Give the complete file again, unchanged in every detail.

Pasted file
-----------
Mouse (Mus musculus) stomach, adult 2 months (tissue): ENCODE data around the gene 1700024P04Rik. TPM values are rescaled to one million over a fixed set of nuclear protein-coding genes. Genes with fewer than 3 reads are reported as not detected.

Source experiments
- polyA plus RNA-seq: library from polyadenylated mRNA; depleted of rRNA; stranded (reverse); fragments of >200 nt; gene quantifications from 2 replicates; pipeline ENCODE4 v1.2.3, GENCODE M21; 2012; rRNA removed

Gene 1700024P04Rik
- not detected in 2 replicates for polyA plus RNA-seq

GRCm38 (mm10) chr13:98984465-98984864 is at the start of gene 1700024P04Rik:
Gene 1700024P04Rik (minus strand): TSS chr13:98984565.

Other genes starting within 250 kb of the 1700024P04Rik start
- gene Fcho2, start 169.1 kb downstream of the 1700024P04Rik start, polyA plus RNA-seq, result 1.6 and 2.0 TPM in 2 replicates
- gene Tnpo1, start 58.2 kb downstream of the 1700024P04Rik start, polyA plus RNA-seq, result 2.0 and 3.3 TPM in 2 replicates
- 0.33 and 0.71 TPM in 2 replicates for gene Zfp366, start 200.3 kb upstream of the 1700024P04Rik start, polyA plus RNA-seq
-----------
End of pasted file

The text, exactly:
Mouse (Mus musculus) stomach, adult 2 months (tissue): ENCODE data around the gene 1700024P04Rik. TPM values are rescaled to one million over a fixed set of nuclear protein-coding genes. Genes with fewer than 3 reads are reported as not detected.

Source experiments
- polyA plus RNA-seq: library from polyadenylated mRNA; depleted of rRNA; stranded (reverse); fragments of >200 nt; gene quantifications from 2 replicates; pipeline ENCODE4 v1.2.3, GENCODE M21; 2012; rRNA removed

Gene 1700024P04Rik
- not detected in 2 replicates for polyA plus RNA-seq

GRCm38 (mm10) chr13:98984465-98984864 is at the start of gene 1700024P04Rik:
Gene 1700024P04Rik (minus strand): TSS chr13:98984565.

Other genes starting within 250 kb of the 1700024P04Rik start
- gene Fcho2, start 169.1 kb downstream of the 1700024P04Rik start, polyA plus RNA-seq, result 1.6 and 2.0 TPM in 2 replicates
- gene Tnpo1, start 58.2 kb downstream of the 1700024P04Rik start, polyA plus RNA-seq, result 2.0 and 3.3 TPM in 2 replicates
- 0.33 and 0.71 TPM in 2 replicates for gene Zfp366, start 200.3 kb upstream of the 1700024P04Rik start, polyA plus RNA-seq